The village of Newport-on-Tay is situated in what was the Parish of Forgan on the North Fife Coast, separated by the river Tay from the Dundee and Angus coastline.
Most of the development of the village has taken place in the last 200 years, although there have been ferries crossing the Tay for centuries.
At the beginning of the 19th century, about 20 cottages made up Newport, scattered around the shore and the harbour area. The population was around 100, and were mostly boatmen or fishermen, with some tradesmen. Agriculture and a few whinstone quarries were the only other occupations at the time.
The area was called Seamills after the meal mills which stood near the water. The Dundee Guildry had leased these mills in the 18th century, and the name gradually changed to New Dundee, then Newport-Dundee and finally to Newport.
In the 19th century Newport was regarded as a fashionable place to reside by the wealthy Jute Barons of Dundee. Consequently this led to the village of Wormit also being established as a commuter town with a rail link.
The narrow roads from Wormit lead to Balmerino with its ruined Abbey. The Abbey was founded in 1229 and lies on the shores of the river Tay. It was a popular ferry crossing for pilgrims travelling between St Andrews and Arbroath. In 1559 the Abbey was destroyed by the Reformers and eventually taken over by the National Trust for Scotland in 1936.
Tay Ferries. The modern (steam) ferry service dates from 1821, but ferries crossed the river here for hundreds of years. They also crossed from Balmerino, Woodhaven and Tayport. Ferries operated until the opening of the Tay Road Bridge in 1966. The modern ferry service triggered the first phase of development of the village in the first half of the nineteenth century. While ferries were in operation, the area around the pier was the real heart of the village, with all the buildings there occupied by various shops. The Fifies, as the ferries were affectionately known, were held in great affection by travellers and are still fondly remembered by many local people. For Dundonians the Fifie was an escape route from the smoke of Dundee to the green fields of Fife, and for Fife residents it provided an efficient transport system right into the heart of the city. A new information board will be erected very soon on the wall outside the ferry building.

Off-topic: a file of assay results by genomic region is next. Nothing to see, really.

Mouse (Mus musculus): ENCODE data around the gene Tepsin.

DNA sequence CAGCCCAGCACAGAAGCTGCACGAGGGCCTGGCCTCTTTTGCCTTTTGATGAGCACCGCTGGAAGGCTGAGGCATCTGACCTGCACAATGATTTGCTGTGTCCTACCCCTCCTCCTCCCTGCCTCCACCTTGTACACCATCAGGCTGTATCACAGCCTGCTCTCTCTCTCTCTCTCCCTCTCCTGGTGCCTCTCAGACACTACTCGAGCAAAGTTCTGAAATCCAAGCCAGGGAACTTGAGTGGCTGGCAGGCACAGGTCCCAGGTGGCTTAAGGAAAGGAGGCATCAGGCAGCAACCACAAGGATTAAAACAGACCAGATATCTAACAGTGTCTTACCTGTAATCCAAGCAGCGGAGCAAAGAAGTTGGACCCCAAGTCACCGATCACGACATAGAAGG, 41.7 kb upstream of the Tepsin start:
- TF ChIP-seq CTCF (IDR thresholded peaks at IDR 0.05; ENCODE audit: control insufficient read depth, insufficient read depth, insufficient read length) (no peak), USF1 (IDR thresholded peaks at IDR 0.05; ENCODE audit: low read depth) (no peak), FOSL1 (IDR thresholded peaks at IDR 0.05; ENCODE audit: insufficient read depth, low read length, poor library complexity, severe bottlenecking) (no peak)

When the first railway bridge was opened in 1878. a connecting railway was built to Tayport via two new stations at Newport, Newport East and Newport West. The station building, now a private house, still stands at Newport East, but it is harder to spot evidence of Newport West station. There is an information board on the site of Newport West station at the top of Kinbrae Park. The railway was closed in 1969, three years after the opening of the road bridge. The coming of the railway really speeded up the development of both Newport and Wormit.
Tay Bridge Disaster
The first railway bridge collapsed in a storm on the night of Sunday 28th December 1879, taking with it a train and at least 60 men, women and children. The designer of the bridge, Thomas Bouch, was made the scapegoat for the disaster. The bridge however had been such an enormous success that plans were immediately made for a replacement, which opened in 1887. It’s interesting to see today the stumps of the old bridge, exactly parallel to the pillars of the new. This was because the undamaged girders of the old bridge were simply lifted over to be used on the new! There is an information board in Wormit at Bridgehead Place.
The fountain was gifted to the village in 1882 by Mrs Blyth-Martin. Mrs Blyth-Martin lived at Blyth House, now 72 Tay Street, and she also gifted the Blyth Hall to the community in memory of her three brothers. The Blyths were a fairly prominent Dundee family.
The fountain is made of cast-iron and was produced by Walter Macfarlane and Co at the Saracen Foundry in Glasgow. It is fairly typical of ones erected in the Victorian period, and closely resembles others still standing, some in far-flung corners of the world! At the time of its production, there was a widespread movement to provide clean drinking water whenever and wherever possible. It was also hoped that such provision would encourage habits of temperance.